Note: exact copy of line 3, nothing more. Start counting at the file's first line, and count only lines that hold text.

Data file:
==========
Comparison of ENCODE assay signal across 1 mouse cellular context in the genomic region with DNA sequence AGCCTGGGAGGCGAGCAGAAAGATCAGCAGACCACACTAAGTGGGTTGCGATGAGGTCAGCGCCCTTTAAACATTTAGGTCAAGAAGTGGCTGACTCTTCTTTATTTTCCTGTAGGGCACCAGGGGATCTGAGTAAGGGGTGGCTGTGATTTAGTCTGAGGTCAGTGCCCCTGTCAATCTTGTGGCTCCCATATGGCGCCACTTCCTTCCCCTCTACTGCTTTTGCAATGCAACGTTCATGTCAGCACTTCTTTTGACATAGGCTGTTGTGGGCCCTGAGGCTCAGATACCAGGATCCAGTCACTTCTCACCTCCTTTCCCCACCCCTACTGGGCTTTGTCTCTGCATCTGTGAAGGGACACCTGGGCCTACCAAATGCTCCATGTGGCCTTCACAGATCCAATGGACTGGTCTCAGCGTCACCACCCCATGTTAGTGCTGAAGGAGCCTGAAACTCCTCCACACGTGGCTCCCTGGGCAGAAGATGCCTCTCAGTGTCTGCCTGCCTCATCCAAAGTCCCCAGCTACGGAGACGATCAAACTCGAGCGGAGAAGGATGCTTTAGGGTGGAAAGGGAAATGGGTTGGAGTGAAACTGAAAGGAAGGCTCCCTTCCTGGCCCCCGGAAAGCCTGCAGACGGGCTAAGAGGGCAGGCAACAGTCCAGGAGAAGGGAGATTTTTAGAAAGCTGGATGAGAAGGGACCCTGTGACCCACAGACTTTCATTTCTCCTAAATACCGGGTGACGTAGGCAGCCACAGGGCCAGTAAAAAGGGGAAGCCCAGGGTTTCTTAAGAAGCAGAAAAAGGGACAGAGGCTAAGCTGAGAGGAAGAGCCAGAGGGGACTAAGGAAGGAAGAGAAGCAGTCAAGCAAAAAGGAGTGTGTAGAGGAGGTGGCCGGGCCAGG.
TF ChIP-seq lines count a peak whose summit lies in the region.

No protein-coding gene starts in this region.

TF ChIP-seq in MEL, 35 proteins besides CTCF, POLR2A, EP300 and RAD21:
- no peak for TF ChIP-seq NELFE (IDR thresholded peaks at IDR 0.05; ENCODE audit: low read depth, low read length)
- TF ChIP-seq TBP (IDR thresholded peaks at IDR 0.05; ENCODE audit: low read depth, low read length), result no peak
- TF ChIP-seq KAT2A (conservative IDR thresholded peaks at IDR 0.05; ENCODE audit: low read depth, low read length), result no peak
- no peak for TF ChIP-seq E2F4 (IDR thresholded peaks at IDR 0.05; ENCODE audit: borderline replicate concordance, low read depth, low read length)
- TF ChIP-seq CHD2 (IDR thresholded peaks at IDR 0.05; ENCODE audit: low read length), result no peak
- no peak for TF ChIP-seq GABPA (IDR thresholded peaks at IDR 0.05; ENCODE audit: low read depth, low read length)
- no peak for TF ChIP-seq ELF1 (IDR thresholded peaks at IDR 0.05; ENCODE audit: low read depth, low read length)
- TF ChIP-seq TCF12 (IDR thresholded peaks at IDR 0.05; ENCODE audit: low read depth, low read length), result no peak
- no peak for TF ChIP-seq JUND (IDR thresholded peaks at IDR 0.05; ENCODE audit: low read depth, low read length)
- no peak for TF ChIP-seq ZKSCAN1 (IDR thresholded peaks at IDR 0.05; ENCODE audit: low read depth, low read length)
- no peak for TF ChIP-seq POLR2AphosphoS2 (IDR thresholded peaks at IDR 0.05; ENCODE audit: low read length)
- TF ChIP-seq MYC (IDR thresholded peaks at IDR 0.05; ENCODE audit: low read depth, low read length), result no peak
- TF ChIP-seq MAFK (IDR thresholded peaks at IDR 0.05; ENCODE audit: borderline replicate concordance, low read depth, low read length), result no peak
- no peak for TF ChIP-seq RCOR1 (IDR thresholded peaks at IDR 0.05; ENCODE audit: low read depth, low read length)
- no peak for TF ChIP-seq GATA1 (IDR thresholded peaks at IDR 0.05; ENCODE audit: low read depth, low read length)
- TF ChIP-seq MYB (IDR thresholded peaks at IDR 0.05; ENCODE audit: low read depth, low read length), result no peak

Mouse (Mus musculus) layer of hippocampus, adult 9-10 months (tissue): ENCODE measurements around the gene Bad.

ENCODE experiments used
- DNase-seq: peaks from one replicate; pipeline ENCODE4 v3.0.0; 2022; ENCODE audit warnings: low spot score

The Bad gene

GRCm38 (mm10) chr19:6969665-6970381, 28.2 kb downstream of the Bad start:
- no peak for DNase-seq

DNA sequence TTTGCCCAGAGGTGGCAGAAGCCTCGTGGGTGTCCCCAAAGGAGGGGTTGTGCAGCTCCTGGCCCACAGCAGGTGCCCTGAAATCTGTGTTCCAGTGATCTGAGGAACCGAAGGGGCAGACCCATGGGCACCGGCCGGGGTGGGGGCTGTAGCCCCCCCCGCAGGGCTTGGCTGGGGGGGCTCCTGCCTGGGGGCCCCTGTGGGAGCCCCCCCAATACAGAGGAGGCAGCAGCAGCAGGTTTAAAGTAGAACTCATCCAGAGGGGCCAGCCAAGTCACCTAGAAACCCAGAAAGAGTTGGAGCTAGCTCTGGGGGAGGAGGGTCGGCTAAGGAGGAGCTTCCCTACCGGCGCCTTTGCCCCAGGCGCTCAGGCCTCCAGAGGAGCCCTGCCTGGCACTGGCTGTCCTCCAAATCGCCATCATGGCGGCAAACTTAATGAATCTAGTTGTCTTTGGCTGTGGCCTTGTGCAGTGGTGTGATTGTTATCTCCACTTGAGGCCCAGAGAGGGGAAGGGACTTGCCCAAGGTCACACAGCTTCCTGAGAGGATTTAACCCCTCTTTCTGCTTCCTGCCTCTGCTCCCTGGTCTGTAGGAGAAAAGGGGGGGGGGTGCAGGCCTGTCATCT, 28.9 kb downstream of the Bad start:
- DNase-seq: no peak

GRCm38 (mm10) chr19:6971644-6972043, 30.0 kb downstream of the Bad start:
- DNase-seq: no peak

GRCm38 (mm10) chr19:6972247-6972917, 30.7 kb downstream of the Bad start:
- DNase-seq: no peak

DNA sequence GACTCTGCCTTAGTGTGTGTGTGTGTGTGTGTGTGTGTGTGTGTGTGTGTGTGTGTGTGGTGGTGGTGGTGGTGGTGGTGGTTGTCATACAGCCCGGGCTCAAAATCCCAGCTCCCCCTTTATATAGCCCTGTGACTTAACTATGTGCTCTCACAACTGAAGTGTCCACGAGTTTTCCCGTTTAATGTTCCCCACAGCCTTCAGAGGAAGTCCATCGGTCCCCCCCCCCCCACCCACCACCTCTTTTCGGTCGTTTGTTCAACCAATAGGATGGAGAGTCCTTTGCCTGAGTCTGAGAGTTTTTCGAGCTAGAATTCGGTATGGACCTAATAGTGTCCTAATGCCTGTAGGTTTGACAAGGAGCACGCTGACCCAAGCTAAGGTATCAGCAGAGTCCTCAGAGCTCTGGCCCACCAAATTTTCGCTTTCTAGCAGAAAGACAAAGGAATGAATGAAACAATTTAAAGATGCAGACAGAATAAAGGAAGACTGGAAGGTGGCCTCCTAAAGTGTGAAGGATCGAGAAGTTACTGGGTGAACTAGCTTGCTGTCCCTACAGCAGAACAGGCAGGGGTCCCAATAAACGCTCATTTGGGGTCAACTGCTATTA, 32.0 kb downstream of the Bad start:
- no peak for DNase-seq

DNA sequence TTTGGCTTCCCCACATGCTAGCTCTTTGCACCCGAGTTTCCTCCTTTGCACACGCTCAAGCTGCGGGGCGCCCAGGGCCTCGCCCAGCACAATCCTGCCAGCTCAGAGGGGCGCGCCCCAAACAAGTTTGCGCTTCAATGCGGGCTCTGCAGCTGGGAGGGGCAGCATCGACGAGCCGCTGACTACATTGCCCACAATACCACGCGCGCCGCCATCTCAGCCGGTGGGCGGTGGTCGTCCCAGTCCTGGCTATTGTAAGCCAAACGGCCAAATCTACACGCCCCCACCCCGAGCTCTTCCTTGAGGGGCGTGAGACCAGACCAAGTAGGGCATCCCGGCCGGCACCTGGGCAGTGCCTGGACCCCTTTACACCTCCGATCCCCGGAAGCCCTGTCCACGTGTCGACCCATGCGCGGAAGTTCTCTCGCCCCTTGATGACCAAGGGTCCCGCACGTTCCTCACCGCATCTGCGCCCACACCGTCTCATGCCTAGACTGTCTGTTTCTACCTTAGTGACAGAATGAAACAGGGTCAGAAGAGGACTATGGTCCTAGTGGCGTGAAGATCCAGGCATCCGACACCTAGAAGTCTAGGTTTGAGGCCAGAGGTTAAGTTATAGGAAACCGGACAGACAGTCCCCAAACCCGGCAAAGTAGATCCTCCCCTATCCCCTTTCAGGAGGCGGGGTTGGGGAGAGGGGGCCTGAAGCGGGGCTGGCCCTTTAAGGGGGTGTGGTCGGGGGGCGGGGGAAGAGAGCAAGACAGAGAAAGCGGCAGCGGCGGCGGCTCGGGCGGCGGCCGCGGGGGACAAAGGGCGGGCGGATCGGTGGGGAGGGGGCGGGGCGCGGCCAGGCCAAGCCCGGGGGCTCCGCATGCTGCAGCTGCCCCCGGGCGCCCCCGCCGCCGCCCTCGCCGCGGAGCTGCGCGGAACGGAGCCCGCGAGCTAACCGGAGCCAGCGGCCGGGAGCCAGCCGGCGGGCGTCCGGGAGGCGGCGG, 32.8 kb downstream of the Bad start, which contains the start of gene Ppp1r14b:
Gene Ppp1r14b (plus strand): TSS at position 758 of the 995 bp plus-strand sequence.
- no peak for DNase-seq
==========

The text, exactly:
No protein-coding gene starts in this region.